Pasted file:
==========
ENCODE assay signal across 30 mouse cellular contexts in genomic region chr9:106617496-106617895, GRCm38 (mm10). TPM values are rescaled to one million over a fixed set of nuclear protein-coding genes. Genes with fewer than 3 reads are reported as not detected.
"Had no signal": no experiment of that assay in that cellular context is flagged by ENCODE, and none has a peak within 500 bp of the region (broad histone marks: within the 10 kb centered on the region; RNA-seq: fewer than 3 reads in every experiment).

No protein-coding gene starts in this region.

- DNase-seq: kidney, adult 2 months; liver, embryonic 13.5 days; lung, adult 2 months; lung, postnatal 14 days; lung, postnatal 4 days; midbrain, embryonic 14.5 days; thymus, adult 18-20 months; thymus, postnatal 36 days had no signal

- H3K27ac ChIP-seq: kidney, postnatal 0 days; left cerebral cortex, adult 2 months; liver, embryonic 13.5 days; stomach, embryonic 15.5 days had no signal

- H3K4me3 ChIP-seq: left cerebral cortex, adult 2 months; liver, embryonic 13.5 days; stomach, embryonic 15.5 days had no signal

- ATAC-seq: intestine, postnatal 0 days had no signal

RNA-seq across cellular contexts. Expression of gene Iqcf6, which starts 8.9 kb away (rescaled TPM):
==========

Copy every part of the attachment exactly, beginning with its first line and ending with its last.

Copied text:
ENCODE assay signal across 30 mouse cellular contexts in genomic region chr9:106617496-106617895, GRCm38 (mm10). TPM values are rescaled to one million over a fixed set of nuclear protein-coding genes. Genes with fewer than 3 reads are reported as not detected.
"Had no signal": no experiment of that assay in that cellular context is flagged by ENCODE, and none has a peak within 500 bp of the region (broad histone marks: within the 10 kb centered on the region; RNA-seq: fewer than 3 reads in every experiment).

No protein-coding gene starts in this region.

- DNase-seq: kidney, adult 2 months; liver, embryonic 13.5 days; lung, adult 2 months; lung, postnatal 14 days; lung, postnatal 4 days; midbrain, embryonic 14.5 days; thymus, adult 18-20 months; thymus, postnatal 36 days had no signal

- H3K27ac ChIP-seq: kidney, postnatal 0 days; left cerebral cortex, adult 2 months; liver, embryonic 13.5 days; stomach, embryonic 15.5 days had no signal

- H3K4me3 ChIP-seq: left cerebral cortex, adult 2 months; liver, embryonic 13.5 days; stomach, embryonic 15.5 days had no signal

- ATAC-seq: intestine, postnatal 0 days had no signal

RNA-seq across cellular contexts. Expression of gene Iqcf6, which starts 8.9 kb away (rescaled TPM):